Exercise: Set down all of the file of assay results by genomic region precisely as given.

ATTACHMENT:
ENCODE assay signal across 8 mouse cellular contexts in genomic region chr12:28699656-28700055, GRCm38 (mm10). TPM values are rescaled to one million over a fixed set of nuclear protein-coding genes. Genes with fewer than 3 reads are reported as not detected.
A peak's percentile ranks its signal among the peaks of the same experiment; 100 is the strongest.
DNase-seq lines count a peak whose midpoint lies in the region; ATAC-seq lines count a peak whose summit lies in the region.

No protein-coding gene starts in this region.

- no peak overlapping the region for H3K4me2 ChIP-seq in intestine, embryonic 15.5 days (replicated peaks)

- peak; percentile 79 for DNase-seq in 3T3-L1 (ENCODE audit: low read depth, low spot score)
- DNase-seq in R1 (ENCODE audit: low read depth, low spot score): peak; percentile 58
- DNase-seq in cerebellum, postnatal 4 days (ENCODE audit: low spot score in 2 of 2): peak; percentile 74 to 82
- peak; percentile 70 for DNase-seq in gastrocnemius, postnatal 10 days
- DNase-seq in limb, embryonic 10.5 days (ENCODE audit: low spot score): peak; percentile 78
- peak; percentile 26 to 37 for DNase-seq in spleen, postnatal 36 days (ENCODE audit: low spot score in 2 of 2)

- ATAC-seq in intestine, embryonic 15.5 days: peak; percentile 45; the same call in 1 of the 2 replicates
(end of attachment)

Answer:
ENCODE assay signal across 8 mouse cellular contexts in genomic region chr12:28699656-28700055, GRCm38 (mm10). TPM values are rescaled to one million over a fixed set of nuclear protein-coding genes. Genes with fewer than 3 reads are reported as not detected.
A peak's percentile ranks its signal among the peaks of the same experiment; 100 is the strongest.
DNase-seq lines count a peak whose midpoint lies in the region; ATAC-seq lines count a peak whose summit lies in the region.

No protein-coding gene starts in this region.

- no peak overlapping the region for H3K4me2 ChIP-seq in intestine, embryonic 15.5 days (replicated peaks)

- peak; percentile 79 for DNase-seq in 3T3-L1 (ENCODE audit: low read depth, low spot score)
- DNase-seq in R1 (ENCODE audit: low read depth, low spot score): peak; percentile 58
- DNase-seq in cerebellum, postnatal 4 days (ENCODE audit: low spot score in 2 of 2): peak; percentile 74 to 82
- peak; percentile 70 for DNase-seq in gastrocnemius, postnatal 10 days
- DNase-seq in limb, embryonic 10.5 days (ENCODE audit: low spot score): peak; percentile 78
- peak; percentile 26 to 37 for DNase-seq in spleen, postnatal 36 days (ENCODE audit: low spot score in 2 of 2)

- ATAC-seq in intestine, embryonic 15.5 days: peak; percentile 45; the same call in 1 of the 2 replicates